Angela Beale

(s - USA)

Françoise Nicole Grand Perrin-Bodesson
(s – ??)
Susanne Bavari 
(s – NL)
Kaja Borris
(s; later ms – NL)
Sylvia Coulber
(s – USA)
Wendy Eathorne
(s – UK)
Noor Leertouwer
(s – NL)
Margaret van der Post 
(s – SA)
Catherine Ryan 
(s – AUSTRA)
Csilla Zentai
(s – HO)


Ria Bollen

(ms – BE)

Edith Guillaume 

(ms – DA)

Paula Page

(ms – USA)

Oriel Sutherland

(alto – UK)

Michito Takanashi 

(ms – JAP)

Ruxandra Vlad
(ms – RO)


Hans-George Dahmen 

(bt – GE)

Ilie Baciu

(bs ­– RO)

Alexandru Farcas

(bt – HU)

Nelson Martilotti

(bt – UR)


Dirk Schortemeier

(bt – GE)

Jaromir Vavruska

(bt – CZ)

Hubert Waber

(bs – NL)



Johan van Dongen for Eindhoven’s Dagblad gave a very precise account of the semi-finals, which we present here since it also includes desciptions of the voices and achievements of the lesser known candidates. According to the critic, letting pass two alt-mezzos to the finals, would oblige the Jury to give such passage to not less than 5 candidates in the bass-baritone category. Van Dongen predicted that he winner would also come from the latter category, since the sopranos and alt/mezzos were not on a par, whereas no tenor even merited a place in the finals at all.


Among basses, later winners Hubert Waber and Ilie Baciu were praised for their timbres., and Van Dongen tipped them and Alexandru Farcas for the Jos Orelio prize:

‘Farcas impressed with an aria from Carmina Burana, and an aria by Giordano. The German Dirk Schortemeier showed a light baritone voice, that hardly fell short compared to the strong Romanian competitors, especially in Haydn’s ‘Lob der Faulheit.’ Very beautiful also the Czech Jaromir Vavruska, who tried to impress with his low notes while his strength lay in the higher songs of Durante and Mussorgsky. Beautiful also the baritone Nelson Martilotti, a heavy weight voice from Uruguay. His voice was hardly comparable with the exeptionally beautiful voice, with a high, light-weight baritone of Hans-Georg Dahmen from Germany, whose nature should have prevented him from touching upon ‘Gerne will ich mich bequemen,’ from the St. Matthew’s Passion.’

On the Alt/Mezzos

The morning session with six altos/mezzos was disappointing, said Van Dongen:

‘The Romanian Ruxandra Vlad was at best a diamond in the very rough. Belgian mezzo Ria Bollen has an enchanting timbre, but she couldn’t covince me. The young Danish mezzo Edith Guillaume might merit the encouragement prize. All mezzos bound to fail. Much better were the American Paula Page, who revealed a high mezzo soprano with an advanced technique; she excelled in aria’s from Strauss and Massenet. The only true alto in the company was the English alto Oriel Sutherland, who can easily claim to have the widest ranging alto voice in the world. Her compass showed enormous depths, while she was able to rise from there to remarkable hights. She had already been the best vocalist on Friday morning, with a glorious rendition of ‘Schlagende Herzen,’ by Strauss. The Japanese accompanist of Michito Takanashi was horrible in Bach’s ‘Erbarme dich,’ but she made up for it in arias by Mozart and Rossini, where the voice of Takanashi, rich in vibrato, was up to the task.’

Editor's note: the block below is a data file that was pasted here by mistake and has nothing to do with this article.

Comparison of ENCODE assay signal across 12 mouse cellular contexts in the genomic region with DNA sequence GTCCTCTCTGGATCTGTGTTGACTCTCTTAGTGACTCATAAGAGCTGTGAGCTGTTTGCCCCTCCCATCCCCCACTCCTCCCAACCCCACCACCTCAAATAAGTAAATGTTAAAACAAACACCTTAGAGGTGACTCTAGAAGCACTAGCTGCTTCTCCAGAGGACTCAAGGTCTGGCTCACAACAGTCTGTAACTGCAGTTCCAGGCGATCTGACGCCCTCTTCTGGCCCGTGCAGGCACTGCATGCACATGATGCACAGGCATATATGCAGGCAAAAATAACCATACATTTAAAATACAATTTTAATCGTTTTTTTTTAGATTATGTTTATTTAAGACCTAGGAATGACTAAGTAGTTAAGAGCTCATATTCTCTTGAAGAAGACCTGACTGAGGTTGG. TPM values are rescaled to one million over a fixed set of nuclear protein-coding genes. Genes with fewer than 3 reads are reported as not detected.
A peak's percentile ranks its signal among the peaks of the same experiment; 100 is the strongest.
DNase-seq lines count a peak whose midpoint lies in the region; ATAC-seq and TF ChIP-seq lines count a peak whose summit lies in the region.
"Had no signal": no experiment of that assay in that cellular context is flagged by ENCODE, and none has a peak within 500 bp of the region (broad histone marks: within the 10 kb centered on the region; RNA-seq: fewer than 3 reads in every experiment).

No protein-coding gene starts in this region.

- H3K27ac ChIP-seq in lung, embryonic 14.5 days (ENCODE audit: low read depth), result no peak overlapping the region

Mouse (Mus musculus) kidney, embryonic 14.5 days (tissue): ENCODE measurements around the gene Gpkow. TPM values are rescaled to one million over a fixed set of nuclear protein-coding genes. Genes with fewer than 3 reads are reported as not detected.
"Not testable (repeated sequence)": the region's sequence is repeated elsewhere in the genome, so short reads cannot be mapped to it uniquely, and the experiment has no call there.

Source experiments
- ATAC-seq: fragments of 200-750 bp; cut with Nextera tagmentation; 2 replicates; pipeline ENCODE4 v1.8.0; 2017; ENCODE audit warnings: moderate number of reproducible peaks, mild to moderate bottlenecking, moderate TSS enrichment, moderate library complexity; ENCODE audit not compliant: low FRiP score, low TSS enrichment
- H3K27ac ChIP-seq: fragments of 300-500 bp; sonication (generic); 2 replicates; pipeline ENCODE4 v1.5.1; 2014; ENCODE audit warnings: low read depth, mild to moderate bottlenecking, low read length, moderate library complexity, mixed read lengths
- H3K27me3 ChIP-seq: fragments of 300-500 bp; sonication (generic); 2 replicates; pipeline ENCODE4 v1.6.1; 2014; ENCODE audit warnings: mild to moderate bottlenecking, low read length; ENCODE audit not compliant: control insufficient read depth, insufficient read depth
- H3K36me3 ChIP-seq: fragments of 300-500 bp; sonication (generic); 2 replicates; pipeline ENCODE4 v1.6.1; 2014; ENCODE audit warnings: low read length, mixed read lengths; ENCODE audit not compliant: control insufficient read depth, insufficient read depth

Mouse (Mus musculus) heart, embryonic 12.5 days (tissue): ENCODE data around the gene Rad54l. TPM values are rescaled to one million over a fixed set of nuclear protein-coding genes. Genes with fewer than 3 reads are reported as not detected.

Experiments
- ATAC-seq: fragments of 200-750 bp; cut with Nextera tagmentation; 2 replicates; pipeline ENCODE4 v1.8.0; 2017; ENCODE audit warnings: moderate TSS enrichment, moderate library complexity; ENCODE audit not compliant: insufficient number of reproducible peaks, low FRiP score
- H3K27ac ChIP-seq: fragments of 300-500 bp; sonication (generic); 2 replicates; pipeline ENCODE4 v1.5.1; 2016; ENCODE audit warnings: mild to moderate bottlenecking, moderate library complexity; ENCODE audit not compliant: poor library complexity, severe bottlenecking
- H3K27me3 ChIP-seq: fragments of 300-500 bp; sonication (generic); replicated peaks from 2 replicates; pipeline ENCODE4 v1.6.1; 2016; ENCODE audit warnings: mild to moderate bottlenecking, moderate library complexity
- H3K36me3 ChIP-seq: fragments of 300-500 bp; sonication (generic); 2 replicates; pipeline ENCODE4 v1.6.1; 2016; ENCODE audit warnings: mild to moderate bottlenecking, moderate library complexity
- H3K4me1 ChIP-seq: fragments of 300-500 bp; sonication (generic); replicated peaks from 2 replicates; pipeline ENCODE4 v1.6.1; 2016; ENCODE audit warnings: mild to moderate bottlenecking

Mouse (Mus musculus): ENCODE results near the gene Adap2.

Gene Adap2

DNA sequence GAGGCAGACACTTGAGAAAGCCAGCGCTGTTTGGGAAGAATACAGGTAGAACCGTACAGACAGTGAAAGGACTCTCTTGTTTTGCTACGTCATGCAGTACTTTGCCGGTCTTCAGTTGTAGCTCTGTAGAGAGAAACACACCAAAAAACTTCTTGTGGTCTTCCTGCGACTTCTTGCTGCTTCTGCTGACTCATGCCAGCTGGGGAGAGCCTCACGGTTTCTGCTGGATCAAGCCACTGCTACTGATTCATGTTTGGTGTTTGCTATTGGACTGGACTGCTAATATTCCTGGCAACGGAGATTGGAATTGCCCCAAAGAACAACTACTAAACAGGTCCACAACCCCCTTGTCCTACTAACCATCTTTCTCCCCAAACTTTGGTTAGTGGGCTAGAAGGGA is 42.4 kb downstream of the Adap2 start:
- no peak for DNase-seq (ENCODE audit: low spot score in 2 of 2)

On the sopranos

L. Sch., in an unidentified newspaper clipping, gives an account of the finals, starting with the sopranos, among which the Austalian Catherine Ryan didn’t leave any doubt as to that her voice and temperament are destined for the world of opera. Her powerful, radiant timbre stood out better in Il trovatore, than in Fauré’s Requiem. Of South-African soprano Margaret van der Post we learn that she had to overcome a significant physical handicap, which alone made a big impression. Her lyric-dramatic soprano was, however, not equally beautiful in all registers, especially not in the lower notes. She feel short in breath control. Having said that, Sch. noted that her coloratura singing was truly virtuose, and emotionally charged. Of later winner Czilla Zentai, Sch. noted that she might be able to clarify some imperfections in the upcoming finals to which she had been allowed to pass, since her strong voice seemed equally useful in more tha one category alone, although she herself favored opera. Of Françoise Nicole Grand Perrin-Bodesson we learn little more than that the critic would have wished for her to get another chance to prove herself in the finals, on the grounds of a precise excecution of an aria from Rameau’s Hippolyte et Aricie although that was not to be.

Overlooked but… not forgotten: Ruxandra Vlad!


Bizet: Carmen ‘L’amour’

Ruxandra Vlad (Carmen), 1970’s

© Romanian television


We have seen on these pages how critics ringed with the Jury, mostly over the merits of Csilla Zentai versus her female colleagues Angela Beale and Paula Page. There was one candidate, though, that apparently pleased none, since the few lines dedicated to her were not very encouraging – the Romanian soprano Ruxandra Vlad. She was judged far from ready, although Johan van Dongen did call her ‘’at best. a diamond in the very rough.’ Perhaps having had to return to her country’s officials empty handed, inspired her to work even more zealous than the work that had already gotten her to Den Bosch (visas were not handed out lightly in Romania), for Ruxandra Vlad became a genuine Romanian opera and operetta star in her native country. On her preserved Romanian television appearances, she is, among others, an utterly seductive Carmen, with a creamy voice that spins like an engine. Her natural beauty, never a punishment for a singer, is turned into a weapon in these television clips, without ever standing in the way of appreciating her rich, exotic voice. Had Vlad been ready in 1968, she would surely not have cut a lesser figure than Csilla Zentai in the list of successful winners of the past.